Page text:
CPEC Current Affairs - 2019
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Pakistan has invited Saudi Arabia to join $50 billion China-Pakistan Economic Corridor (CPEC) as the third strategic partner. Formal request in this regard was made after Pakistan Prime Minister Imran Khan visited Saudi Arabia during his first foreign trip after getting elected.
Saudi Arabia is first country that Pakistan has invited to become partner in CPEC. Pakistan’s main interest in inviting Saudi Arabia in CPEC is to ensure huge investment from cash rich gulf country. This invitation comes after Pakistan concern over rising debt levels have especially due to unsustainable loans from China for CPEC projects, compromising cash-strapped Pakistan’s sovereignty.
Projects as part of CPEC in which Saudi Arabia will be investing will be smoothed out during visit of Saudi Arabia’s Finance and Energy Ministers to Pakistan in the first week of October 2018. During this visit, Pakistan and Saudi Arabia will also finalise important economic partnership.
Note: Saudi Arabia has long history of financially bailing out Pakistan during economic crisis. Saudi Arabia had loaned Pakistan $1.5 billion in 2014 to strengthen its rupee currency, six months after Pakistan obtained its last IMF bailout.
China-Pakistan Economic Corridor (CPEC)
CPEC is flagship project as part of China’s multi-billion dollar Belt and Road Initiative (BRI), aimed at enhancing China’s influence around the world through China-funded infrastructure projects. CPEC aims to construct and upgrade transportation network, energy projects, deep-water port at Gwadar and special economic zones (SEZs) to eventually support Pakistan’s industrial development as manufacturing hub by 2030. CPEC will linking Gwadar in South Western Pakistan to China’s North Western region Xinjiang through vast network of highways and railways. The proposed project is financed by heavily-subsidised Chinese loans, disbursed to Pakistan Government by Chinese banking giants such as China Development Bank, Exim Bank of China and Industrial and Commercial Bank of China.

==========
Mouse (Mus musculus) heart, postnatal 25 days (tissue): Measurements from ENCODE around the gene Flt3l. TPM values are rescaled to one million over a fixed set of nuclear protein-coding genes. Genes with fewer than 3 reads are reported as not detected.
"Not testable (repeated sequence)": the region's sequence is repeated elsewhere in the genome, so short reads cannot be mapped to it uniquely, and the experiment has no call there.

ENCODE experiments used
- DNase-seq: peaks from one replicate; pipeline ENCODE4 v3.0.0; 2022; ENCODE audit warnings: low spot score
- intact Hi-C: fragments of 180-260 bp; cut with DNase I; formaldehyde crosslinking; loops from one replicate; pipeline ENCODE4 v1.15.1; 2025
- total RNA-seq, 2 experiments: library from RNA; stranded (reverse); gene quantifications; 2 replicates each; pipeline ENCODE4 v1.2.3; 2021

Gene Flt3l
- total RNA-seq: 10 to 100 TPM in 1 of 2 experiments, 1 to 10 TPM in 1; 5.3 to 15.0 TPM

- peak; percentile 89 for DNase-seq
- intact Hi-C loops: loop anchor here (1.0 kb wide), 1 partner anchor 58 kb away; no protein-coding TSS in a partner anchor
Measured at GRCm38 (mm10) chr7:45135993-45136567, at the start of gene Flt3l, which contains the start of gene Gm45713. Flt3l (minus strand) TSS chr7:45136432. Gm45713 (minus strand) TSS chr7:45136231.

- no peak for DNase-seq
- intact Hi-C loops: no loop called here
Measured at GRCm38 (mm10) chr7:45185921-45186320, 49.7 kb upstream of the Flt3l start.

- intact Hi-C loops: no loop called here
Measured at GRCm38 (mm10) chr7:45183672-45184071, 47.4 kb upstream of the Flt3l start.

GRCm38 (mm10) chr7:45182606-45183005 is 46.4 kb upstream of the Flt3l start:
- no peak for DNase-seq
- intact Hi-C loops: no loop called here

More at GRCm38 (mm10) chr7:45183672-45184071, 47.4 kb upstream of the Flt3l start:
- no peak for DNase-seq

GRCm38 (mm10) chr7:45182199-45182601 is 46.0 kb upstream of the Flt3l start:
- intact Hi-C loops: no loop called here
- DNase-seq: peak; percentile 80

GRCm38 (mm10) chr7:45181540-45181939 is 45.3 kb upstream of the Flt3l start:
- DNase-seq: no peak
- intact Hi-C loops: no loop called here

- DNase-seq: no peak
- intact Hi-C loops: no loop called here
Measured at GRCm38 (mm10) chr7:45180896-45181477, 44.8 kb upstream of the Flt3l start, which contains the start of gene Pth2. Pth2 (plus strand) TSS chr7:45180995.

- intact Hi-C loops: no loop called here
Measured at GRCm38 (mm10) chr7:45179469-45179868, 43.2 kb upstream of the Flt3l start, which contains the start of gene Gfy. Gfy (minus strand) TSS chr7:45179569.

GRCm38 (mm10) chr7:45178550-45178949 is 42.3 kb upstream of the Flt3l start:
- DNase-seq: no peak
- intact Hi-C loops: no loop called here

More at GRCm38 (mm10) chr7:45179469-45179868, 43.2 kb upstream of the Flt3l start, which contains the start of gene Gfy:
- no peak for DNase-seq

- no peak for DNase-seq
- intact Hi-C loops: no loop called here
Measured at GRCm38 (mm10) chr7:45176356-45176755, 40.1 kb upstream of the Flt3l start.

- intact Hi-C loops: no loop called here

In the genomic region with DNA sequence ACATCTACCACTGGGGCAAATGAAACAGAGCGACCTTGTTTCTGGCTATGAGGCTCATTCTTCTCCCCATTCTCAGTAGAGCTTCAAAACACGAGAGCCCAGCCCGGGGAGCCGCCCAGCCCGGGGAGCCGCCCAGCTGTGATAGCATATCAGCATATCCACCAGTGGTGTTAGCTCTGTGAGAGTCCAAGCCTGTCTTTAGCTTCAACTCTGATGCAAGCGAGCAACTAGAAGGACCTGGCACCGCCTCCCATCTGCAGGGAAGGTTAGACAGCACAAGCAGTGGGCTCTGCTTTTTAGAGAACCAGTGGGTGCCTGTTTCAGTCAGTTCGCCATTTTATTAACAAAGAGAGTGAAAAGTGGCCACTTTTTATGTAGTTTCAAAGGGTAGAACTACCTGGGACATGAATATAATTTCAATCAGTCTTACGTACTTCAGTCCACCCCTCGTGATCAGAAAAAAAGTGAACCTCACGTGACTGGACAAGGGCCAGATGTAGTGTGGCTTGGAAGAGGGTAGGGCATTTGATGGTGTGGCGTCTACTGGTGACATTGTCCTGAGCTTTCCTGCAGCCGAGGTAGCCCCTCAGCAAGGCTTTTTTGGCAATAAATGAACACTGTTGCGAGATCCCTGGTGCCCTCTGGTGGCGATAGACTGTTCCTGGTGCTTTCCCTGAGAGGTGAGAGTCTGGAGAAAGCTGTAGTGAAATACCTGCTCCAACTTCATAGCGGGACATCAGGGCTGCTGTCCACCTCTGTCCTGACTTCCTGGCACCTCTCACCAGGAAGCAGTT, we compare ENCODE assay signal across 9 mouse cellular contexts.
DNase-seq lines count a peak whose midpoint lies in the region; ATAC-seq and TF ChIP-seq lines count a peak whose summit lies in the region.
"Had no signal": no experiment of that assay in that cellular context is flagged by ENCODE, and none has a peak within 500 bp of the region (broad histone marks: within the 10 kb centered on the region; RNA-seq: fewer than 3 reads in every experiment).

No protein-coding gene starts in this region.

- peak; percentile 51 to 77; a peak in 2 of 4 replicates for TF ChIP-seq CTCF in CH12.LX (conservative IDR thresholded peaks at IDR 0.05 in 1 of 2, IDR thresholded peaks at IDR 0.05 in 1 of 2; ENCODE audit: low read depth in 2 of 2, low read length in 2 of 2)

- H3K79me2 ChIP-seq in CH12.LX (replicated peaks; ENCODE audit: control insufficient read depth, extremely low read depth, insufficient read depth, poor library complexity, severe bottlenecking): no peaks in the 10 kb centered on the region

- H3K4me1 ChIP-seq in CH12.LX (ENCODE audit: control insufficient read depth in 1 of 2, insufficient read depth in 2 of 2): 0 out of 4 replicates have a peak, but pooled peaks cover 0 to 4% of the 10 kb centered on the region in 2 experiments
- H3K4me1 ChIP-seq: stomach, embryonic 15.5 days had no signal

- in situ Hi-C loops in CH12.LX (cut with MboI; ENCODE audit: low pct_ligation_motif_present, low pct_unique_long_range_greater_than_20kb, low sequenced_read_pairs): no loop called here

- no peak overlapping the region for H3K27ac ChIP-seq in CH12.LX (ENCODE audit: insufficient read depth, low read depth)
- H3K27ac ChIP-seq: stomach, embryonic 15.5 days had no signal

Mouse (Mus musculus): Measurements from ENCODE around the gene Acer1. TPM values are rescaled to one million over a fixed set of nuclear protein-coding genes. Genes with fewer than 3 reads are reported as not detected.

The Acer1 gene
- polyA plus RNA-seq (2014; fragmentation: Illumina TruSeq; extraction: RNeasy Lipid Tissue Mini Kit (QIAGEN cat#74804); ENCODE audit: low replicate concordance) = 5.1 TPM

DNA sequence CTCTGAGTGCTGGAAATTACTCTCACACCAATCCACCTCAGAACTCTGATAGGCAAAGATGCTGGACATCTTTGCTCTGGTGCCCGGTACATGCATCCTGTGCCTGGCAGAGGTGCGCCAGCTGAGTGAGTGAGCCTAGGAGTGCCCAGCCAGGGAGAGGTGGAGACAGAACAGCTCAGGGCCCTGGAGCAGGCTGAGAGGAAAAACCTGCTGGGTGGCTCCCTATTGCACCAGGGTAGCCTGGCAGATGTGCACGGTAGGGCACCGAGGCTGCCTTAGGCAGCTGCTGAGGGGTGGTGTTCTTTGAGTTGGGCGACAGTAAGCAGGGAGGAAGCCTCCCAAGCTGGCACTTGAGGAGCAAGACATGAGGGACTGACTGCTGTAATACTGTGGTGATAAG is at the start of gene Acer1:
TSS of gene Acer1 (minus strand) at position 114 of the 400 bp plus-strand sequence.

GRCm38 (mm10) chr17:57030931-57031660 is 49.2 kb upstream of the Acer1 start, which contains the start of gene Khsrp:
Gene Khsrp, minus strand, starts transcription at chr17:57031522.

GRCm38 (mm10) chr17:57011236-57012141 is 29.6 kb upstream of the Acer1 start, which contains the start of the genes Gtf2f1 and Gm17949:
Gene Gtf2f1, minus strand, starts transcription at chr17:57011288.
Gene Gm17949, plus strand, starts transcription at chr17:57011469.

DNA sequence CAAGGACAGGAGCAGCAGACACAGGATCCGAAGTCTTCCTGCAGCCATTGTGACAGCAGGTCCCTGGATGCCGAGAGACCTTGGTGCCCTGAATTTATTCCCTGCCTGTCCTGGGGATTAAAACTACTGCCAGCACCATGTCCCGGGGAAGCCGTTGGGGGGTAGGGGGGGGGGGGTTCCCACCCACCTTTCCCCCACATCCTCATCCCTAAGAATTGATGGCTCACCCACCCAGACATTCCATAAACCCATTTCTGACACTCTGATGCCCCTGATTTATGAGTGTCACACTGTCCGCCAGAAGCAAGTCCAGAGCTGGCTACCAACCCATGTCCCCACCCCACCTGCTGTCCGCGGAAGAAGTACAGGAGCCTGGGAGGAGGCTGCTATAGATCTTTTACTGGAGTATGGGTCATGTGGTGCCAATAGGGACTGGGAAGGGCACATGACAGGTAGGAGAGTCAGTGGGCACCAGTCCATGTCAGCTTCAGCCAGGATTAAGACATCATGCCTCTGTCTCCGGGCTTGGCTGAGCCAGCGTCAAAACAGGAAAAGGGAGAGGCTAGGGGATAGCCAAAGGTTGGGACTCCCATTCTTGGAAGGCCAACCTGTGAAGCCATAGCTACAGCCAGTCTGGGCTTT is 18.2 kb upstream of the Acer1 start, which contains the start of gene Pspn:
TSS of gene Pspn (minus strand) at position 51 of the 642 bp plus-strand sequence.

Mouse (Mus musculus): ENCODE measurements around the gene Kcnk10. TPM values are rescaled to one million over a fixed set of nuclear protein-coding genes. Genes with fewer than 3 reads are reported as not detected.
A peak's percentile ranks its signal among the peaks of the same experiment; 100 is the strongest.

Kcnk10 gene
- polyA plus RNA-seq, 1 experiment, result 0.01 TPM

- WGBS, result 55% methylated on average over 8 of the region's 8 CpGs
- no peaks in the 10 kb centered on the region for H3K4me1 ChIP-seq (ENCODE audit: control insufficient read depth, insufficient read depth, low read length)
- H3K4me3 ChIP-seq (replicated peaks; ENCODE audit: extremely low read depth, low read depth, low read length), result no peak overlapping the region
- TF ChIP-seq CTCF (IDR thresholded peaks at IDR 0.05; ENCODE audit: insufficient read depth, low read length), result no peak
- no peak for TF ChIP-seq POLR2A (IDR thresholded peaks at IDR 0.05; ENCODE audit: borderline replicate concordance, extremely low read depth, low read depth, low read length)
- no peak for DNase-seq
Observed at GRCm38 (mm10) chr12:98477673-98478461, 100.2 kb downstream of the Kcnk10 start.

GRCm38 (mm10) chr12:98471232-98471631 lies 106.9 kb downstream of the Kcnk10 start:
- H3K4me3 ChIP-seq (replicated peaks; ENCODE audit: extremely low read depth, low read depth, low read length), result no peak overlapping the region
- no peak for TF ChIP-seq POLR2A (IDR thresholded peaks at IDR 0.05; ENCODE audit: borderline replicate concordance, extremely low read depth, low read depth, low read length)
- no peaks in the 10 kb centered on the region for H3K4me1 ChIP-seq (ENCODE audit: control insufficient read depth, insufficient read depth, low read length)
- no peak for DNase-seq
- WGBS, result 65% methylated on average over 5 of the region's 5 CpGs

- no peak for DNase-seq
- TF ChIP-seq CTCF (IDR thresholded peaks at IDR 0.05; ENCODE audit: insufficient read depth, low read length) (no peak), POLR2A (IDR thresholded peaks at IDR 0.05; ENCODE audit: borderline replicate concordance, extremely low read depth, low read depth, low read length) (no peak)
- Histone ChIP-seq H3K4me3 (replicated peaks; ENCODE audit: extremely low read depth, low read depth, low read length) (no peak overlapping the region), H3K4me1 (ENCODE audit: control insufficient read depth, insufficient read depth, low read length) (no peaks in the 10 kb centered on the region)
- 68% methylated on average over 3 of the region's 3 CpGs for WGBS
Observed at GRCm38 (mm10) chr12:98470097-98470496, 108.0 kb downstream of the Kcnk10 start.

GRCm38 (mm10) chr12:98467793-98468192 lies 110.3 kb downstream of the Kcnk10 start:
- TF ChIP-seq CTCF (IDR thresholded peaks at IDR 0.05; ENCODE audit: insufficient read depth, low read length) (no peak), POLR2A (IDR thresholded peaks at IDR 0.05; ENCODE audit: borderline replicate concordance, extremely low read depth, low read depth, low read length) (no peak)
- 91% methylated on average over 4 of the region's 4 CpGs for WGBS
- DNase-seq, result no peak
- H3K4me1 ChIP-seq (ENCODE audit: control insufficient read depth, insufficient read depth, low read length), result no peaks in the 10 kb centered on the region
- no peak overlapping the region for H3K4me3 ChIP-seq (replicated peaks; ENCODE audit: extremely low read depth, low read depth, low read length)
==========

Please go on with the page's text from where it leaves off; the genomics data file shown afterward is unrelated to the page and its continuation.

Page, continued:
India will skip the two day grand OBOR summit organised by China to showcase its plans to build a network of trade routes under the One Belt, One Road (OBOR). OBOR is an ambitious China’s ambitious development strategy and framework that aims to boost its connectivity and trade that will that will connect Asia, Africa, the Middle East and Europe. It was proposed by Chinese President Xi Jinping in 2013.
The summit is expected to be attended by nearly 65 countries. However, only 20 heads of state is expected to attend the summit. The US and Japan who were initially reluctant to attend the summit have decided to send a representative at the last minute. India, however, has refused to send any representative owing to sovereignty concerns related to the China-Pakistan Economic Corridor (CPEC).
The countries like Russia, South Korea, France, Germany and UK will send either ministerial or official delegations to the summit. As far as india’s neighbours are concerned, Pakistan is sending the largest delegation consisting of four chief ministers and five federal ministers. Others like Sri Lanka, Bangladesh, Nepal and Maldives will also have official representations. Bhutan will not participate as it has no diplomatic relations with China.
China-Pakistan Economic Corridor (CPEC) which is a 3000 km project connecting Pakistan’s deep-water port Gwadar and China’s Xinjiang falls under the OBOR initiative of China. The CPEC passes through Gilgit-Baltistan region of the Pakistan-Occupied Kashmir. The Chinese presence in the disputed region has raised sovereignty concerns for India. The Gwadar Port offers China to have its naval presence in the Arabian Sea and to the Indian Ocean. Already, China has plans to station its marines in Djibouti in Horn of Africa in Indian Ocean. The other projects under the OBOR in South and South East Asia also have security implications for India.
Unlike India, none of the other countries have sovereignty related issues with OBOR initiative.